Funding available for school safety improvements

Published: Nov. 10, 2010 at 1:19 AM EST|Updated: Nov. 12, 2010 at 1:55 PM EST
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Conway, SC - By Brandon Herring - bio | email

CONWAY, SC (WMBF) - The Horry County School District is implementing a new 24-hour hotline for students to report problems at their schools. The hotline will be in operation in one or two weeks.

School Board members and school district administrators discussed the hotline at a meeting Monday night, which was focused on school security. The school board had asked for an update on security after gunfire rang out inside Socastee High School in September. There have also been other threats of violence at Horry County schools this fall.

Since then metals detectors are now being used at the middle and high schools every day, but school administrators have been considering other ways to add to school security. The hotline is the result of that effort.

Parent Chrissy Berimlow in Carolina Forest said she likes the idea.

"That way children and parents have an outlet," she commented.

Horry County School District administrators are also considering additional training about bullying. Currently every school employee takes computer-based bullying training at the beginning of every year. The program helps employees identify bullying and know how to handle it.

The additional training may include certified trainers presenting more bullying information at schools.

"I am very excited about that," said parent Kristine Lindaberry. "I think it's very needed."

The hotline will cost about $4,000 a year, and it is too early to know how much the extra bullying training would cost. However, administrators say grants may be available to pay for it. If not, the cost is not expected to be so high that it would require cuts elsewhere. Although the budget is tight, they say safety is a priority.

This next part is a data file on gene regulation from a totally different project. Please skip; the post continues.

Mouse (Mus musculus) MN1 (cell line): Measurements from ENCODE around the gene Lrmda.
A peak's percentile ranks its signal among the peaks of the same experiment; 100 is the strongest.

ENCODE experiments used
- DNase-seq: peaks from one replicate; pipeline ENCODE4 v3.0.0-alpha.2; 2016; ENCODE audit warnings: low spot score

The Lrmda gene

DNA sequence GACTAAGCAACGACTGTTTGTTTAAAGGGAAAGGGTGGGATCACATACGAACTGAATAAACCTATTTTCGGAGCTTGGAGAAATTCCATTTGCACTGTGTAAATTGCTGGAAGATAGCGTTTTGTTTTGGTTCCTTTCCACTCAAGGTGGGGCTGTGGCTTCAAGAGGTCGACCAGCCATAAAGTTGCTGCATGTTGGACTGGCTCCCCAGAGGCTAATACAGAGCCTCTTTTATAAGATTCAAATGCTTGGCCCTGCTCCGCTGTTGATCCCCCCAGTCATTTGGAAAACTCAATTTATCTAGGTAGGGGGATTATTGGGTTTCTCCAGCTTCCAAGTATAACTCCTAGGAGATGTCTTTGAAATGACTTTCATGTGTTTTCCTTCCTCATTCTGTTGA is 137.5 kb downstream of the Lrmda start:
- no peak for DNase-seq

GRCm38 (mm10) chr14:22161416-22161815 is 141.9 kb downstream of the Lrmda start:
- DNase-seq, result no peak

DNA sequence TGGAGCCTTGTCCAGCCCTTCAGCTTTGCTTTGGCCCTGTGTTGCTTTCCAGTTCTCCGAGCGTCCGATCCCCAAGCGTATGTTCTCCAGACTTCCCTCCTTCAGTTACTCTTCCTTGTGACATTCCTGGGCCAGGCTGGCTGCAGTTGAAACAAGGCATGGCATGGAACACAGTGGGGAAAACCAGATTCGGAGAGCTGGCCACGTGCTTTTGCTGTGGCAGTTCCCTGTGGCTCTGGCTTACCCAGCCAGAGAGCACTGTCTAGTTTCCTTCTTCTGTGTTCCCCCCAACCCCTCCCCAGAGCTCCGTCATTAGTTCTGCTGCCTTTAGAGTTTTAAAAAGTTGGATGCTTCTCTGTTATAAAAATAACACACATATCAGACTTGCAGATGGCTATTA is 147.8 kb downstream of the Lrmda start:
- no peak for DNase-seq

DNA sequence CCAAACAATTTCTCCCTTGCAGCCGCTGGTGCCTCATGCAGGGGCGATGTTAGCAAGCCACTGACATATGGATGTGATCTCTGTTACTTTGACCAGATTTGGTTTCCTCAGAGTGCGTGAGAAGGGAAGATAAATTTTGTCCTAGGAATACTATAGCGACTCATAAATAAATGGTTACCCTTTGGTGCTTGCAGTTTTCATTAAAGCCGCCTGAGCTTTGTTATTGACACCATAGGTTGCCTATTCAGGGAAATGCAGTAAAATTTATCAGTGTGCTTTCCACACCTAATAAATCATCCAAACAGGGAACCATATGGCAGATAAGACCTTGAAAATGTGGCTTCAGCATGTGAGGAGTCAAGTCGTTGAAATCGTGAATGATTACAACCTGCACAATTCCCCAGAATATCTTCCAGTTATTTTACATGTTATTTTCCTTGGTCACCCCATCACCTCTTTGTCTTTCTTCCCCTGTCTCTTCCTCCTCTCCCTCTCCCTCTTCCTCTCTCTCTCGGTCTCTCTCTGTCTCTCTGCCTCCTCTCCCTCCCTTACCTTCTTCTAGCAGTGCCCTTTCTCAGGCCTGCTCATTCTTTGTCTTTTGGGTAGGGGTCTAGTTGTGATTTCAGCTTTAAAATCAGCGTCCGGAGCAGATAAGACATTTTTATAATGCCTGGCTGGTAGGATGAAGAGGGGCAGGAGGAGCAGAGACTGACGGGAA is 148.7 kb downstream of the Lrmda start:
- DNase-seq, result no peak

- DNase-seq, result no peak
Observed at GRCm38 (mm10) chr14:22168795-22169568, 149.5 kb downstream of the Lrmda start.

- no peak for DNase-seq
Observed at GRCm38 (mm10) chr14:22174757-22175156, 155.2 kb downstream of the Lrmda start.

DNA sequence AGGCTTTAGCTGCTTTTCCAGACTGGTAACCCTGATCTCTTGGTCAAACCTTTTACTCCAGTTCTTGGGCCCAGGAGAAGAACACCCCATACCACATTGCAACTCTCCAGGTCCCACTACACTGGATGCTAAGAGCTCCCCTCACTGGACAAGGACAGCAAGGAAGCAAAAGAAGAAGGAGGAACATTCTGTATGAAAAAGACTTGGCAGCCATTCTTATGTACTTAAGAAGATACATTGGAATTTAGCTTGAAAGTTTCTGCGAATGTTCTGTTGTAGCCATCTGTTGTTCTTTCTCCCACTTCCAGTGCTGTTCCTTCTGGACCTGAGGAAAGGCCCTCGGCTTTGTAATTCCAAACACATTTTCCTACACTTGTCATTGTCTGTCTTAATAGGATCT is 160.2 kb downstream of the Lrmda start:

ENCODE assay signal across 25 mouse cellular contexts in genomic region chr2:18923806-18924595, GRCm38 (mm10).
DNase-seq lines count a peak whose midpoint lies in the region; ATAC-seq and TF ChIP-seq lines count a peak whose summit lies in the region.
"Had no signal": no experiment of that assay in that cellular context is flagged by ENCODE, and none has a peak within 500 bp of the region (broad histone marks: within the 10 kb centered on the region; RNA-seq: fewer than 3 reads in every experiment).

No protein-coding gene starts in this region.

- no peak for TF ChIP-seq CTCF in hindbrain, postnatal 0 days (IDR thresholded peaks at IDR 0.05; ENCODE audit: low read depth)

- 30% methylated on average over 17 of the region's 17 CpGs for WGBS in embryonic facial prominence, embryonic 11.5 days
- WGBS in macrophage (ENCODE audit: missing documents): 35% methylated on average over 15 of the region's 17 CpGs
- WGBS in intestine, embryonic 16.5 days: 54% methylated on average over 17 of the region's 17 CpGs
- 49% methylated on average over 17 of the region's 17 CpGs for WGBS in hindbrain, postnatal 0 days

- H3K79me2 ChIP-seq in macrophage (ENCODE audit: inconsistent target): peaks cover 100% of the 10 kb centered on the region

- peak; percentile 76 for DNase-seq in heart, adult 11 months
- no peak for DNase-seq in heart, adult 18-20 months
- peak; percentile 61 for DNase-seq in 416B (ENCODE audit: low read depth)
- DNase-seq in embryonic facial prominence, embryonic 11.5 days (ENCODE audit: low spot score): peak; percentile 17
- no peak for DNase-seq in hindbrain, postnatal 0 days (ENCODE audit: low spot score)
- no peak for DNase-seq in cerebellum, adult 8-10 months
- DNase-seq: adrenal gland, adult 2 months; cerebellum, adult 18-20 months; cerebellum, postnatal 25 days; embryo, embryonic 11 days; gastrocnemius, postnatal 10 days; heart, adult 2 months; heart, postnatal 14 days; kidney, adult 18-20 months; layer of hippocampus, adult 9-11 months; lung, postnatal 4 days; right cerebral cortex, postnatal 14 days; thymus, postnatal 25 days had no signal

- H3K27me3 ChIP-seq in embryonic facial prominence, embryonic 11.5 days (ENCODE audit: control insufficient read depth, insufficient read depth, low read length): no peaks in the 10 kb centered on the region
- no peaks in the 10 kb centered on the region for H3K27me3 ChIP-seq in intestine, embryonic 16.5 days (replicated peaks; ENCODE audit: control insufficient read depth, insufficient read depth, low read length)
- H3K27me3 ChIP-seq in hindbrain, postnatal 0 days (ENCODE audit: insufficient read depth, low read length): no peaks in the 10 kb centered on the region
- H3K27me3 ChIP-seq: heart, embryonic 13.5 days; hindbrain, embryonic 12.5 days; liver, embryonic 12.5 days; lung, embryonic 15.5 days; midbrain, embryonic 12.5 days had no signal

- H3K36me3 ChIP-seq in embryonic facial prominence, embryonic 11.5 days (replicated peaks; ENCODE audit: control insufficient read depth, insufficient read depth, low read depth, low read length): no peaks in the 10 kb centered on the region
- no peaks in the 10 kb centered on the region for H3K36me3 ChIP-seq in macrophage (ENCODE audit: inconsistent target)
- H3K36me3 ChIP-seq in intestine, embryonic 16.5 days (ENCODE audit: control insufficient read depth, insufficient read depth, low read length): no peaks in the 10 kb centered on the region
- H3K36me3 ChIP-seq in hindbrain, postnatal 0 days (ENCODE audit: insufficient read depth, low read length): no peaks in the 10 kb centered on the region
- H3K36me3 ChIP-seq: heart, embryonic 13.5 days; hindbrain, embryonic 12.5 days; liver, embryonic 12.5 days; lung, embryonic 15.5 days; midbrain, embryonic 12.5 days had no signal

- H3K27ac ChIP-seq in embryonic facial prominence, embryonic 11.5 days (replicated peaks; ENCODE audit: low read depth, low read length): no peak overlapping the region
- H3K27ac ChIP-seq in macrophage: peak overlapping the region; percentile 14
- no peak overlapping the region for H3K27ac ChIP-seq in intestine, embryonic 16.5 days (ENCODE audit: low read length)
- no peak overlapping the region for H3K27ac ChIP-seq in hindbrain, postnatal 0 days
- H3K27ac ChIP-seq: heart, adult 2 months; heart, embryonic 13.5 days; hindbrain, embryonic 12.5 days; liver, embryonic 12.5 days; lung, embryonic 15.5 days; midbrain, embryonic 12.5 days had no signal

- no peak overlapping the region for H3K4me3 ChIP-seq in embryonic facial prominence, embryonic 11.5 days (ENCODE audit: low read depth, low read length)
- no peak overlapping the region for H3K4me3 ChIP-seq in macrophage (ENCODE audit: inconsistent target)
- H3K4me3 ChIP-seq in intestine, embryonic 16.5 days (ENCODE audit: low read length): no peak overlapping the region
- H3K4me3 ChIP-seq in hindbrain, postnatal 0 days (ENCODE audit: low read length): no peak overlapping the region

"There's a budget in my department that we could use for that, or other moneys that are available for safety," explained James Bradley, the school district's Executive Director of Student Affairs. "You can't put a price on safety. We have to take care of the safety needs in order to focus on the academic."

Berimlow said she agrees with Bradley's stance on the security measures. She said any safety improvement could be easily justified.

"I'm pretty confident in our schools district, and I think they would be able to sit down and examine their costs and see where they would be able to fit this in because I do think it's really important."

Horry County Police have also offered a hotline that will link callers directly to the school resource officers. The school district plans to implement that hotline also. Horry County Police may also become a third-party security resource for the district. Administrators are also considering hiring a third-party security consultant to examine the schools more regularly. The cost and effectiveness of that idea has not been determined, so it is still up for discussion the administrators and the school board.

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